First of all, it was 1999 - a few years after Sarbanes Oxley. And Sarbanes Oxley made it harder for CEOs to put their friends who were CEOs on boards. Your board had to be independent. You couldn't have an interlocking board where you were on someone's compensation committee and they were on yours. Companies were forced to diversify their boards. There also used to be a time when boards would only accept CEOs, because the common thought was that other CEOs made the best board members. That's changed over the years.
When I went on my first corporate board, I wasn't CEO yet, but I was on the track. I think they decided to take a chance on me. Nowadays, the filters have changed and boards also look for CMOs, marketing experts, or cybersecurity experts. Of course I'm sure it was important to the CEO of Kodak that I was a black woman. He had a black male board member who went on to become the ambassador of South Africa, so had to resign. When I went on the board, I was the only black person for several years. Most boards, if they're really thinking about their business, want to diversify their board, because that's how you improve your business and appeal to the audience and consumers you serve.
What constitutes a well-balanced board? When a board working effectively and in harmony, what are some of the elements you see at play?
A good diverse board is when you get to a point where you're not counting the number of heads: I have one black person, I have two black people. I've been on boards where they've gotten the numbers up to 50% women, which is amazing, or they have three or four black board members or Latinx people. You try to get the most diversity that you can.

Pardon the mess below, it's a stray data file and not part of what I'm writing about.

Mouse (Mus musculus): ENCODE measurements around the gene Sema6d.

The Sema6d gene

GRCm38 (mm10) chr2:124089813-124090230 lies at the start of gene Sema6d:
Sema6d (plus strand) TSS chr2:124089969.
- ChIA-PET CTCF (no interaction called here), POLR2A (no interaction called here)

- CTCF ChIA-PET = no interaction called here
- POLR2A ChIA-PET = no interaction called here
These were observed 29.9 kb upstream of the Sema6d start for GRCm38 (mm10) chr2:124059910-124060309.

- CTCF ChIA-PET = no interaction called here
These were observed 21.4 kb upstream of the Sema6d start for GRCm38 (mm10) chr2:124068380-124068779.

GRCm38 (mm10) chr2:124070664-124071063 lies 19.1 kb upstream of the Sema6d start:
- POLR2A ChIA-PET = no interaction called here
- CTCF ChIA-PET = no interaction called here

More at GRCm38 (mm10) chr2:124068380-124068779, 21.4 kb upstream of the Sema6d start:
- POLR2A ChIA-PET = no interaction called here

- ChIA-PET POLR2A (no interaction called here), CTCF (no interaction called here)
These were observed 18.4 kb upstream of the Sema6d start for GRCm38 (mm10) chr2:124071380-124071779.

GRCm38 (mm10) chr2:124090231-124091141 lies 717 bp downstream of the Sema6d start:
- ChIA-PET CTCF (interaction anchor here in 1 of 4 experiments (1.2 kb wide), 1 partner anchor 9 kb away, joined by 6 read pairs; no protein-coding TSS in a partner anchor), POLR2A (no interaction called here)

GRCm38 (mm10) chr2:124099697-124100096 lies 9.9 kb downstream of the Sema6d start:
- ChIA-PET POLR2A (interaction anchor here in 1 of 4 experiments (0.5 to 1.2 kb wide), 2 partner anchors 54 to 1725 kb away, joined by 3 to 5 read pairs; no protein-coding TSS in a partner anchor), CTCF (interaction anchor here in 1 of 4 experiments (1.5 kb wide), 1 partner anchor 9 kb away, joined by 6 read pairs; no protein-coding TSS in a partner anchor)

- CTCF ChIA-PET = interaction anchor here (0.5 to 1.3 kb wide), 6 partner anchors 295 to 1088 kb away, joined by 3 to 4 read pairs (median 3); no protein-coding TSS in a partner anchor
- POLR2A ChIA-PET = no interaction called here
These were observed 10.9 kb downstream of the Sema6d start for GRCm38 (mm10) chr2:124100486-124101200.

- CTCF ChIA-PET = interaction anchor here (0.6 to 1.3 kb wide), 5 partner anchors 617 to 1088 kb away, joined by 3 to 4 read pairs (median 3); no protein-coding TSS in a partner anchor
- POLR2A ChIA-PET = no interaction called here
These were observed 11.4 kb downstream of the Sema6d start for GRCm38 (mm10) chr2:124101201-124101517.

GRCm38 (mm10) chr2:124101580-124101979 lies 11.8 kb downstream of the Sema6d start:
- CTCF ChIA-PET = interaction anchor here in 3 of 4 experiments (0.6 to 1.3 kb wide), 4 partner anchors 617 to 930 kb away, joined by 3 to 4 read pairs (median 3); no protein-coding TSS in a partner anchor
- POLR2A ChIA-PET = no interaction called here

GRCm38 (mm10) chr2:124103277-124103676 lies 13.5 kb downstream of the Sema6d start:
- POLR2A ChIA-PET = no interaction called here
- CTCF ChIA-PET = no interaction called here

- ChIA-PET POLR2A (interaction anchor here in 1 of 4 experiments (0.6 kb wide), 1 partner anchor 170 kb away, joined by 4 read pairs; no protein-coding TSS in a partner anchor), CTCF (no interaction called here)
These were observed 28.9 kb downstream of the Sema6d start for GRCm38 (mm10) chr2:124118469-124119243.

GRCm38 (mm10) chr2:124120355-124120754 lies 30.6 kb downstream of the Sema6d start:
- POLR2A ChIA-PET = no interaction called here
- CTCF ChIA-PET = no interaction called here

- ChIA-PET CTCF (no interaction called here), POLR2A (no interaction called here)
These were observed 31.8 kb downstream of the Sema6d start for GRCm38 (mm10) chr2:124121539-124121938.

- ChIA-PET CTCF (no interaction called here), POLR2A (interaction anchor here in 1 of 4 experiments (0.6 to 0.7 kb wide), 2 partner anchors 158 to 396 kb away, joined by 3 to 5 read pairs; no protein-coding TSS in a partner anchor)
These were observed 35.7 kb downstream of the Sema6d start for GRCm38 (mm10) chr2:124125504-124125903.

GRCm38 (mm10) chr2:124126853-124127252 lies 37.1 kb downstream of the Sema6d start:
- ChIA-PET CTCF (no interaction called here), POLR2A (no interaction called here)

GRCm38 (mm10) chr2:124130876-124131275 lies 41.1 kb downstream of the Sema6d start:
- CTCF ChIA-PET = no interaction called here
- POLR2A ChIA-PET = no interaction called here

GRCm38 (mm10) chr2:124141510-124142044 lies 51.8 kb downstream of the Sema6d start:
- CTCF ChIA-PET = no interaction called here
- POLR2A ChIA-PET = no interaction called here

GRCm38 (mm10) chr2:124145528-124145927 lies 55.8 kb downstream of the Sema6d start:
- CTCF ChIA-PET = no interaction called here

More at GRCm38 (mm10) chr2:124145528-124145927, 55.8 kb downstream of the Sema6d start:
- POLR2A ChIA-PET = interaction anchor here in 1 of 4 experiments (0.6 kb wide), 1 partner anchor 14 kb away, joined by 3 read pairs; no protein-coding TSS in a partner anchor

No one wants to be the diverse board member, you just don't. If you can be one of three, that's better. I have heard that with women, three women minimum on a board is best. Once you get someone like me on the board, I'm going to make sure someone comes up behind me. I've served as head of nominating and governance committees for several boards. You have a lot of power in that position in terms of which search firm you hire and how you set the filter for what you're looking for. You can use your power to shape the diversity of a board.
The bottom line is, the more diversity you have, the more profits you have, and the better the business does. I started the Monarch Collective to help companies find those diverse candidates. My partner Rabia de Lande and I were talking about the George Floyd incident, and how all of a sudden diversity was being talked about again. A lot of companies wrote checks to equal justice organizations, a lot of companies created beautiful PSAs about how committed they were to Black Lives Matter. But younger Millennials said "wait a minute, what does your board look like? What does your senior leadership team look like? "And they started putting up photos on Instagram. Companies were embarrassed because they had all-white male boards. So they started quickly looking but didn't have the procedures in place to find the talented black board members. Rabia and I talked about it and between our networks and our experience, we decided that we could be very helpful to companies; so we're looking for companies to hire us, but we're also looking for people that are interested in being on boards. People can sign up on our website. We announced it in the day before the inauguration, and we had great press coverage and a lot of interest. So the word is getting out.
For the companies that have made pledges and want board diversity, what are some of impediments to success?
What isn't working is that they're fishing in the same pond. They only know a limited number of potential black board members and everyone's trying to get the same people. They've been using the same big search firms for 30 years and those search firms haven't established a real database. When they need diversity, they'll call one of their black friends and ask for a recommendation.